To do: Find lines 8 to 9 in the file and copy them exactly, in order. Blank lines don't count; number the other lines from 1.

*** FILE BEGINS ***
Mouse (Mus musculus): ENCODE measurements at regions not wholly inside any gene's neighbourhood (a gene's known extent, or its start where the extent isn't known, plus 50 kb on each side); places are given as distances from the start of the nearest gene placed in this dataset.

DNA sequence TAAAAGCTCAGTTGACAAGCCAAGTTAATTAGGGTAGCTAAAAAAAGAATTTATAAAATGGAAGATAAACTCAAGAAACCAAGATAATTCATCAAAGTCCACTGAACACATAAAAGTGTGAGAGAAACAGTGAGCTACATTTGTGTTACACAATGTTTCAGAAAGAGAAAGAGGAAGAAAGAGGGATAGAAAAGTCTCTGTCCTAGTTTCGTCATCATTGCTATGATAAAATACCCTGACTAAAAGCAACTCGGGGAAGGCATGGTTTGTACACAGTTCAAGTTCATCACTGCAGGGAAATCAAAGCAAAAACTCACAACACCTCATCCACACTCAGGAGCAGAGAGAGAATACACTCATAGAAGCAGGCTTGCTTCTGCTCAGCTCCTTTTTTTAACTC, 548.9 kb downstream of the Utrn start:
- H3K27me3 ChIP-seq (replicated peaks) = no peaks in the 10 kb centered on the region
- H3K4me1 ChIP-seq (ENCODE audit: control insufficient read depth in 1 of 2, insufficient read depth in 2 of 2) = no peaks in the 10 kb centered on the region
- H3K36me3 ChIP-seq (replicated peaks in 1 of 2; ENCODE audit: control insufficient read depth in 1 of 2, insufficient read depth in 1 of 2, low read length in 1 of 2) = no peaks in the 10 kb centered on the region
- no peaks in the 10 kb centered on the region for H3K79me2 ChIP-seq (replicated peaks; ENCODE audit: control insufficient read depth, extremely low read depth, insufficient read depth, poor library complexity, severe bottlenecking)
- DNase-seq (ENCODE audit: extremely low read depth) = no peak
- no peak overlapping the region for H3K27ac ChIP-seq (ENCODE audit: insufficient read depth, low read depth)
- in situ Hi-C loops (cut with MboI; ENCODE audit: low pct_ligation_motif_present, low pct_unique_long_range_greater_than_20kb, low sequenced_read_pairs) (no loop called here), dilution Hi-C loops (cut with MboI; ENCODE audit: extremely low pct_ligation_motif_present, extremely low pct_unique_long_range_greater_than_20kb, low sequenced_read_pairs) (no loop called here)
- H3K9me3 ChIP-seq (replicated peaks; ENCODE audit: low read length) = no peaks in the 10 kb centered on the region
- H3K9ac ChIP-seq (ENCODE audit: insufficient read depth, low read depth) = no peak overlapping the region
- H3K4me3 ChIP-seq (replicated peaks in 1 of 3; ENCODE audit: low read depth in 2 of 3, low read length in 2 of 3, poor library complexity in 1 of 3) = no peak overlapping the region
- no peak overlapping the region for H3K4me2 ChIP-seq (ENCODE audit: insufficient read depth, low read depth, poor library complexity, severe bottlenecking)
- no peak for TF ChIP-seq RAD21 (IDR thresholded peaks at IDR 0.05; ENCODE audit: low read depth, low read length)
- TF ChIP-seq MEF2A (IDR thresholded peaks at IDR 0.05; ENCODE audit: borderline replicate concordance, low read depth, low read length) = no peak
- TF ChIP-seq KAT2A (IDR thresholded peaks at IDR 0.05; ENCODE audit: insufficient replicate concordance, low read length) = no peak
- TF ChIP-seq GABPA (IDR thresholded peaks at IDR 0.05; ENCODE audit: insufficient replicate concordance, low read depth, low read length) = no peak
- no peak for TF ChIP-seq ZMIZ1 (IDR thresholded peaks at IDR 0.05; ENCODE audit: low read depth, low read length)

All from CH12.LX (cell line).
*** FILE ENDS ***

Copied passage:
- no peak overlapping the region for H3K27ac ChIP-seq (ENCODE audit: insufficient read depth, low read depth)
- in situ Hi-C loops (cut with MboI; ENCODE audit: low pct_ligation_motif_present, low pct_unique_long_range_greater_than_20kb, low sequenced_read_pairs) (no loop called here), dilution Hi-C loops (cut with MboI; ENCODE audit: extremely low pct_ligation_motif_present, extremely low pct_unique_long_range_greater_than_20kb, low sequenced_read_pairs) (no loop called here)